What exactly is it? Maslow would have it that self esteem is an external construct based on recognition and respect. If you believe this then you are setting yourself up for failure. Any psychologist would suggest the importance of developing an internal, rather than external, locus of control. You cannot control what people think, or how they behave towards you but you can control how you respond to them. That gap between stimulus and response is increased by self-esteem.  Sure, we all like to be rewarded for a job well done. But I’m not going to be an obedient Labrador, gazing up at my master, waiting for a ‘Good boy!” and a ruffle behind my ears if I’ve done a good job, got that cannula in the chubby 2 year old.

Something I’ve struggled with for years is that my own sense of identity is intrinsically linked with what I do.  It is, to some, ‘just a job’ after all.

Bottom line: You cannot control how other people feel but you can develop control over how you feel.

 

Self-actualization

And so it would come to this, the summit of Mount Maslow, where only the most experienced climbers and their sherpas may tread. Here one may plant the flag of #FOAMed and nurture others. Fulfilment and self-actualization comes, not just from helping yourself be better (whatever that means), but also from helping others become better. People who have reached a stage of self-actualization do so through exposure to what Maslow would call ‘peak experiences‘ – a perfect date, that bacon sandwich after a heavy night out, a state of flow in a once chaotic resus bay.

Towards the end of his career Maslow tried to determine how self-actualized individuals behave differently from the rest of us, by examining the lives of a number of key figures. He selected twelve particular characteristics :-

  1. They embrace the unknown
  2. They accept themselves, complete with all their own flaws
  3. They enjoy the journey, not just the destination
  4. They may be unconventional but they don’t set out to shock
  5. They are motivated by growth not satisfying needs
  6. They have purpose
  7. They don’t sweat the small stuff but focus on the bigger picture
  8. They are grateful
  9. They share deep relationships with a few
  10. They are humble
  11. They make up their own minds
  12. They are not perfect

Does any of this sound like someone you know?

Bottom line: It is not just about you

 

I began writing this post as an exercise in dealing with work-life balance. As I have explored some of the challenges involved I have realised that, rather than walking the tightrope between the peaks of family and work, that to achieve true balance those pyramids need to become more closely aligned

 

It’s also worth exploring Nikki Abela’s take on Maslow in the workplace over on the RCEM FOAMed network.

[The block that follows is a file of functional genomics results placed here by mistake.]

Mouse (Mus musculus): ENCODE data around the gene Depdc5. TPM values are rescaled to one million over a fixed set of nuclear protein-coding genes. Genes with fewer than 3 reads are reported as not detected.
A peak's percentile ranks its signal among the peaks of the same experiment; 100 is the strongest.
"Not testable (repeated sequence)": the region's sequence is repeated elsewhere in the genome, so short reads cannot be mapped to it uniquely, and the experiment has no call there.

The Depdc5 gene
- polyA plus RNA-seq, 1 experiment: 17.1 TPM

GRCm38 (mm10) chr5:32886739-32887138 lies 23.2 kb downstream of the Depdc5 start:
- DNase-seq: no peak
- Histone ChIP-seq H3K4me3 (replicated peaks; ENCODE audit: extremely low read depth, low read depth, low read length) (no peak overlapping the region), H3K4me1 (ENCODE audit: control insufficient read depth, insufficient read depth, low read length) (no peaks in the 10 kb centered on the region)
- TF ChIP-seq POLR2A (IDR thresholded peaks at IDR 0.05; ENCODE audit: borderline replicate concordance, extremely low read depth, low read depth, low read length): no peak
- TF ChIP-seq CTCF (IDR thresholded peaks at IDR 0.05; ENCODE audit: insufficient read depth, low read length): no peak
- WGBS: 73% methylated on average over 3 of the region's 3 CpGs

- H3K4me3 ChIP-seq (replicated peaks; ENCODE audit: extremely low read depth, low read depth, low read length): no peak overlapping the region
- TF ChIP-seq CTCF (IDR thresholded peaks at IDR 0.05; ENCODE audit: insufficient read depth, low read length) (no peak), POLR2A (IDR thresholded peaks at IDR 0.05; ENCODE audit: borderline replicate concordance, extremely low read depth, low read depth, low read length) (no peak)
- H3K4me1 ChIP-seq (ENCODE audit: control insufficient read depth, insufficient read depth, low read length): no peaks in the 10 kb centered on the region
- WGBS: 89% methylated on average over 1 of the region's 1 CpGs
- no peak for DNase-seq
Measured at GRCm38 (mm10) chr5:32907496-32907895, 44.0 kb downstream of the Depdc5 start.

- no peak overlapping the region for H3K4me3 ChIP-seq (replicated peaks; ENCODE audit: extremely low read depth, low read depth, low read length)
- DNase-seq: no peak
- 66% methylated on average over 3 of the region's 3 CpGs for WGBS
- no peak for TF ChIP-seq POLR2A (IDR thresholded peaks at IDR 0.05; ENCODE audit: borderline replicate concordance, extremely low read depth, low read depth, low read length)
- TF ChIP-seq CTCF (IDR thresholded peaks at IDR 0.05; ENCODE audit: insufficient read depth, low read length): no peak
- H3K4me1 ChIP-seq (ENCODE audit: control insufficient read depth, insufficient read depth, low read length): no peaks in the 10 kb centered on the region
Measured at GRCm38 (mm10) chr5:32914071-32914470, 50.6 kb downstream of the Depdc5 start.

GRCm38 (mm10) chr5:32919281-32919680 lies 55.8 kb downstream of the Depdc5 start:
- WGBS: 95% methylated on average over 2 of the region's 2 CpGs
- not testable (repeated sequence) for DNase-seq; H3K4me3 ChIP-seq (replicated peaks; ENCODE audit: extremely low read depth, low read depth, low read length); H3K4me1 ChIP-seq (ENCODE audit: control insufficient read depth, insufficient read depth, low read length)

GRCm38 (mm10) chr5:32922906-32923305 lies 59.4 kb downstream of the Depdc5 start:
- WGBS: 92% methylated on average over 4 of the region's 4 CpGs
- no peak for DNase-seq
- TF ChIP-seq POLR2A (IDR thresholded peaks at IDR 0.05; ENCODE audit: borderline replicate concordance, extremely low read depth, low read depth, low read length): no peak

* There is a lot to criticise about the simplicity of the this mountain with many modern psychologists arguing that there is fluidity at the higher altitudes.

References

Maslow AH. A theory of human motivation. Psychological review. 1943 Jul;50(4):370.
Solomon AW, Kirwan CJ, Alexander ND, Nimako K, Jurukov A, Forth RJ, Rahman TM. Urine output on an intensive care unit: case-control study. BMJ. 2010 Dec 14;341:c6761.

Hair tourniquets

If you are coming up with a list of causes of the unconsolabale infant, the presence of a hair tourniquet falls very close to the bottom, along with corneal abrasions and hernias. As usual, one of my children* kindly volunteered her own experience as a way to spread the knowledge.

What is a hair tourniquet?

You can find the first documented case report of hair tourniquet syndrome hidden amongst the latest evidence for the treatment and prevention of cholera in an 1832 edition of the Lancet. Dr G. reported a case of a strand of hair forming a constricting band around the penis leading to ischaemia. In the same way surgeons use an elastic band to create a bloodless field, a thin piece of thread or a long hair may wrap around a digit leading to necrosis.

Cases have been mainly been reported in young infants and incidence probably increases by about 3 months of age as maternal post-partum hair loss kicks in.

Telogen effluvium is not just the name of prog rock band form the 1970’s but also the term for post partum related hair loss. Many pregnant mothers are complimented on the fullness of their hair, little knowing that it will fall out around three months after birth. According to DermNet NZ around 85% of hairs follicles are in the growth, or anagen, phase of development and 15% are in the resting, or telogen, phase. These telogen hairs have a club bulb at the base and are pushed out as the result of new hair growth. Sp, paradoxically, the increase in hair fall post partum is actually a sign of regrowth.

As they cut through skin and are buried in the surrounding oedematous tissue they can be hard to find and so may be missed. If present for some time they can be covered by a layer of new skin growth making them even tougher to diagnose and remove.

 

Where might they be found?